Fort McHenry Tunnel - Construction - 1983

The following 20 photos are of various stages of the construction of the Fort McHenry Tunnel in Baltimore, Maryland.

Click the small image to link to a larger image (they range from 90K to 180K).

This group of 11 photos was taken of the West Approach construction, on same day in February 1983, in the same photo session.
West end of the sunken tubes, and west approach construction. This is on the Locust Point Peninsula. A trench has been excavated for cut-and-cover tunnel construction.
West end of the sunken tubes, and west approach construction.
West end of the sunken tubes, and west approach construction.
Gravity slabs are being constructed in the foreground, and cut-and-cover tunnel is being constructed in the background.
Gravity slabs are being constructed in foreground, and cut-and-cover tunnel is being constructed in the background. Same vantage point as previous photo, but with a 135mm (2.7x) telephoto lens instead of the 50 mm (1.0x) regular lens used in the previous photo.
Cut-and-cover tunnel is being constructed in the background.
Cut-and-cover tunnel is being constructed. West end of the sunken tubes is in background.
Cut-and-cover tunnel is being constructed. West end of the sunken tubes is in background. Same vantage point as previous photo, but with a 135mm (2.7x) telephoto lens instead of the 50 mm (1.0x) regular lens used in the previous photo.
Cut-and-cover tunnel is being constructed. West end of the sunken tubes is in the background.
Elevated viaduct construction. Much of I-95 on the Locust Point Peninsula is on elevated bridge structure. This is looking west, and the viaduct will transition to ground level near where I am standing, and then the roadways will descend below ground level into the West Approach and then to the Fort McHenry Tunnel portals.
West approach construction. Near where the West Approach begins at ground level, looking east toward excavation underway to build the depressed approaches to the tunnel.

The Fort McHenry Tunnel construction method is described in detail in this linked document: Construction of I-95 Fort McHenry Tunnel, Baltimore, Maryland, by Maryland Department of Transportation, and City of Baltimore, and U.S. Department of Transportation. This six-page folder was widely distributed to the public while the project was under construction. I utilized Adobe Acrobat 5.0 to create the .pdf document. The resolution is a tad lacking in a few places, but overall the document reproduced fairly well, and at 1,789 KB, it is large but a lot smaller than if I had scanned it as images. The files are in Adobe Acrobat format. If you do not have Adobe Acrobat Reader, please click here to download a free copy of the program.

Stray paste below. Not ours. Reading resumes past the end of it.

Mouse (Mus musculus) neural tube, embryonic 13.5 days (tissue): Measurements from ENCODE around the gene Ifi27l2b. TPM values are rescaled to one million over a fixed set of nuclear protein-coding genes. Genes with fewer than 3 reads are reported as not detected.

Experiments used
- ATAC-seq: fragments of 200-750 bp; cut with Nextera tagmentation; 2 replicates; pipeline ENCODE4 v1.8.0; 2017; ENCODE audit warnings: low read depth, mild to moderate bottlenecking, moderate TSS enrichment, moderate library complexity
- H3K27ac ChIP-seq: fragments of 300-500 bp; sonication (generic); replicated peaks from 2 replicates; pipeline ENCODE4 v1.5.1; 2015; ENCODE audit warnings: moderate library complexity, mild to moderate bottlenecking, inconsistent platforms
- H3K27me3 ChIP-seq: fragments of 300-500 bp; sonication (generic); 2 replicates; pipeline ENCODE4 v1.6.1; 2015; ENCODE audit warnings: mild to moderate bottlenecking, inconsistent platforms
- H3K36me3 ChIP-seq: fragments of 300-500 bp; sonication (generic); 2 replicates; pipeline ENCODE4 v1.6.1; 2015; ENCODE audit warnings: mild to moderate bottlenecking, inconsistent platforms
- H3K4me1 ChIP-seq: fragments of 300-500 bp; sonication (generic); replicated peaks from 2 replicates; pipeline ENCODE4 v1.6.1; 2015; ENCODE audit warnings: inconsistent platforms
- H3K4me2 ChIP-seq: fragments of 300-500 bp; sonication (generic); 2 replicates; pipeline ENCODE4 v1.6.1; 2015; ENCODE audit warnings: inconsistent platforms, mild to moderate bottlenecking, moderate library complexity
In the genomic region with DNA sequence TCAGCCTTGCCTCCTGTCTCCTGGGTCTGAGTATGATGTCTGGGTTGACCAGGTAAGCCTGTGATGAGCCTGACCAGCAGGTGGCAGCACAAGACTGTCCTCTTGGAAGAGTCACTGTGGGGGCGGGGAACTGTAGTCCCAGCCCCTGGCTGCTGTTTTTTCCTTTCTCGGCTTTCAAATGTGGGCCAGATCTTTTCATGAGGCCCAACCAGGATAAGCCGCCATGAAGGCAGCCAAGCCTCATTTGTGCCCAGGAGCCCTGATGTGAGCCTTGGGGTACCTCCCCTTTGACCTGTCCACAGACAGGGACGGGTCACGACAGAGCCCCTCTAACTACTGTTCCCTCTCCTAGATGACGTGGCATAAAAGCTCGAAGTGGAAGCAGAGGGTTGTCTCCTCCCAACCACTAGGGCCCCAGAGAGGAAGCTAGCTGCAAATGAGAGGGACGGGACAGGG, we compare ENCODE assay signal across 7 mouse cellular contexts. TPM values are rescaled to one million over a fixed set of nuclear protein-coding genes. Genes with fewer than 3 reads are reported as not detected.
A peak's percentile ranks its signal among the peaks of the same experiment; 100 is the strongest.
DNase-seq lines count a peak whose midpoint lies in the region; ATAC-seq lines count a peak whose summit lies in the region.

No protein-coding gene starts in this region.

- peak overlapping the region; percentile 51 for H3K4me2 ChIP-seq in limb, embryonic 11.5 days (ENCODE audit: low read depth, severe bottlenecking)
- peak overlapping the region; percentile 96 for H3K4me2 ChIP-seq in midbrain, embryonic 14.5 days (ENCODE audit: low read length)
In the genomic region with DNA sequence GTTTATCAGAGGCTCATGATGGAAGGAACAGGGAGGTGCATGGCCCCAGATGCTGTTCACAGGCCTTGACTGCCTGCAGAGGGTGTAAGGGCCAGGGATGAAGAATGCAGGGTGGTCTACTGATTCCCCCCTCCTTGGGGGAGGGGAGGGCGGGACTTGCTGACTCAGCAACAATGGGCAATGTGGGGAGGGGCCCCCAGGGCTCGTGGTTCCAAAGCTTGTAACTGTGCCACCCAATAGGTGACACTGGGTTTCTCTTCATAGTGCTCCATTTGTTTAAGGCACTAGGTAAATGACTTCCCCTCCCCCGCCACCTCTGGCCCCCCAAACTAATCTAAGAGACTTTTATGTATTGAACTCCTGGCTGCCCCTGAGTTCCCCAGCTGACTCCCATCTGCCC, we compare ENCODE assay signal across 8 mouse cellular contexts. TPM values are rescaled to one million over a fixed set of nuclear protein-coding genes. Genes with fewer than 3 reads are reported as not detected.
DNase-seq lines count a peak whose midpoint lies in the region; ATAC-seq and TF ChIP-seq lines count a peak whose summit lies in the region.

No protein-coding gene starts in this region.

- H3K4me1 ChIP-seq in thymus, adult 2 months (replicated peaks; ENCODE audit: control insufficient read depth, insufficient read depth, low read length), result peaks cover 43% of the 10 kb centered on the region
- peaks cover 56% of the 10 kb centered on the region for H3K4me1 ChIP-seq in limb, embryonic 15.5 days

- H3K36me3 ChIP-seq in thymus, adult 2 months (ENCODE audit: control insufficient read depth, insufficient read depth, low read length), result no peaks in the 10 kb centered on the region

The 5,400-foot-long immersed tube portion of the Fort McHenry Tunnel was built with the same construction method as that of the Ted Williams Tunnel in Boston, which was opened to traffic in 1995. The Central Artery/Tunnel Project - Ted Williams Tunnel website has a detailed description of the immersed tube construction method on the page CA/T Project - Ted Williams Tunnel - How was it built?

Excellence in Highway Design - Ted Williams Tunnel, Category 1 - Urban Highways Award of Merit, Federal Highway Administration, 1996. Quote (blue text): The Ted Williams Tunnel doubles Boston's traffic capacity under Boston Harbor to Logan Airport from four lanes to eight. The 2.6 km (1.6 mile), $1.3 billion tunnel, includes a 1.2 km (3/4 mile) underwater section consisting of tubes placed in a trench dredged on the harbor floor. The tunnel was initially only opened to commercial traffic while local highway connections are completed. When the connection to the Massachusetts Turnpike is finished (expected in 2001) the tunnel will complete 1-90 from coast to coast.